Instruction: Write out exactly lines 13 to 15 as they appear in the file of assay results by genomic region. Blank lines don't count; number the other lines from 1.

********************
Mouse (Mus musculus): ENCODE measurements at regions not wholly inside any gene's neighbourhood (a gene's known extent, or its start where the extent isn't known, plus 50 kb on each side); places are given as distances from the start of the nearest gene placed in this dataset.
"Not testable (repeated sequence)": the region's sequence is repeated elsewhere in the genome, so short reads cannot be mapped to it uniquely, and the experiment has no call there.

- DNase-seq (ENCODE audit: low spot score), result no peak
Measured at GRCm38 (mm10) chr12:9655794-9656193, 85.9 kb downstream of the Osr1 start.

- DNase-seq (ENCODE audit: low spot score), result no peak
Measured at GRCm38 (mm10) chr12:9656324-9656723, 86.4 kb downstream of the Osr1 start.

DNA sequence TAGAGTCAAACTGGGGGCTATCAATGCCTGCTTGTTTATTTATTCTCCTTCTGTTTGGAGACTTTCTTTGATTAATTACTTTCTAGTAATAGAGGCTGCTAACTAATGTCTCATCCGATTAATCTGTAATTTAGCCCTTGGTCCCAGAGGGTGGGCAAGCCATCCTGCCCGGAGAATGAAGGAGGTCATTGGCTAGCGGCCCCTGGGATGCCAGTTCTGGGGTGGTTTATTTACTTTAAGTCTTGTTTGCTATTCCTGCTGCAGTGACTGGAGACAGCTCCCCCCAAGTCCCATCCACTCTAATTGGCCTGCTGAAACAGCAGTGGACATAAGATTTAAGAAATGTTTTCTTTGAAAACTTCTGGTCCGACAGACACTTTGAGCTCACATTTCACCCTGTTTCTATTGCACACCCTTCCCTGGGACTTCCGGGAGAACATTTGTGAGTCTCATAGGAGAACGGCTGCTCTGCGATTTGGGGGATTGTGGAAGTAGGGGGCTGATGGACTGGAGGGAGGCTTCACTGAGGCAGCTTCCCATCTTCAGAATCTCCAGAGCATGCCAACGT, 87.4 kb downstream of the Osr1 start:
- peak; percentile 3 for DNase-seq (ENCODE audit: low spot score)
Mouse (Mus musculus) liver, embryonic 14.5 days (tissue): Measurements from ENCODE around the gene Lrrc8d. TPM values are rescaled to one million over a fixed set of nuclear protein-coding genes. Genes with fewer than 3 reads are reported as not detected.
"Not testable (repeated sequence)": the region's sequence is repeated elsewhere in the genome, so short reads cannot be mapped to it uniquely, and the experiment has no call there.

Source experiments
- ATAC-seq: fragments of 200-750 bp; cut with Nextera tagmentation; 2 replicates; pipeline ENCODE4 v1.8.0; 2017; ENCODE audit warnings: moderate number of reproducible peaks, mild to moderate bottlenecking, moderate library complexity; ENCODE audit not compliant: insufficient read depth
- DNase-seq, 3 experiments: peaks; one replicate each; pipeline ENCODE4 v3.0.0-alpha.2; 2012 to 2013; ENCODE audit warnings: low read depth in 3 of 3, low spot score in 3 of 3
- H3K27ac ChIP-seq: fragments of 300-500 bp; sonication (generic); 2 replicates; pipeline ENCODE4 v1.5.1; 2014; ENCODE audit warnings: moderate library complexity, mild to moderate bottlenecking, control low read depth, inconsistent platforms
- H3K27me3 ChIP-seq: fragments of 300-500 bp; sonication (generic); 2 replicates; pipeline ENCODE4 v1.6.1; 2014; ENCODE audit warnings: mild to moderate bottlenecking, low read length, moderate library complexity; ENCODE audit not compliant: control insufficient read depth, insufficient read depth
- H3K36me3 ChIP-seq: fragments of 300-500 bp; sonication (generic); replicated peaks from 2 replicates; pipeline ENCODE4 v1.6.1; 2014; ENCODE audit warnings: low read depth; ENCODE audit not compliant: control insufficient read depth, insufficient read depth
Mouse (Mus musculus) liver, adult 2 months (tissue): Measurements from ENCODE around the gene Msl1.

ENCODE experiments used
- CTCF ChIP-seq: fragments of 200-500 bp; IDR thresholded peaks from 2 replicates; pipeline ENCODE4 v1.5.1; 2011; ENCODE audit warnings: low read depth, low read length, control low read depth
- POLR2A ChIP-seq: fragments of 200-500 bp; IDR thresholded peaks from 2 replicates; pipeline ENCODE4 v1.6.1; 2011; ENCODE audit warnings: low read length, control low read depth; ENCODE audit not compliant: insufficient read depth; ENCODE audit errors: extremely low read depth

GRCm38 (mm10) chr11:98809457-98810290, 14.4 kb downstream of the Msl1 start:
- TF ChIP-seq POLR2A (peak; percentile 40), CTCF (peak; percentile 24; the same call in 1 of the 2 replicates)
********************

- DNase-seq, 3 experiments: peaks; one replicate each; pipeline ENCODE4 v3.0.0-alpha.2; 2012 to 2013; ENCODE audit warnings: low read depth in 3 of 3, low spot score in 3 of 3
- H3K27ac ChIP-seq: fragments of 300-500 bp; sonication (generic); 2 replicates; pipeline ENCODE4 v1.5.1; 2014; ENCODE audit warnings: moderate library complexity, mild to moderate bottlenecking, control low read depth, inconsistent platforms
- H3K27me3 ChIP-seq: fragments of 300-500 bp; sonication (generic); 2 replicates; pipeline ENCODE4 v1.6.1; 2014; ENCODE audit warnings: mild to moderate bottlenecking, low read length, moderate library complexity; ENCODE audit not compliant: control insufficient read depth, insufficient read depth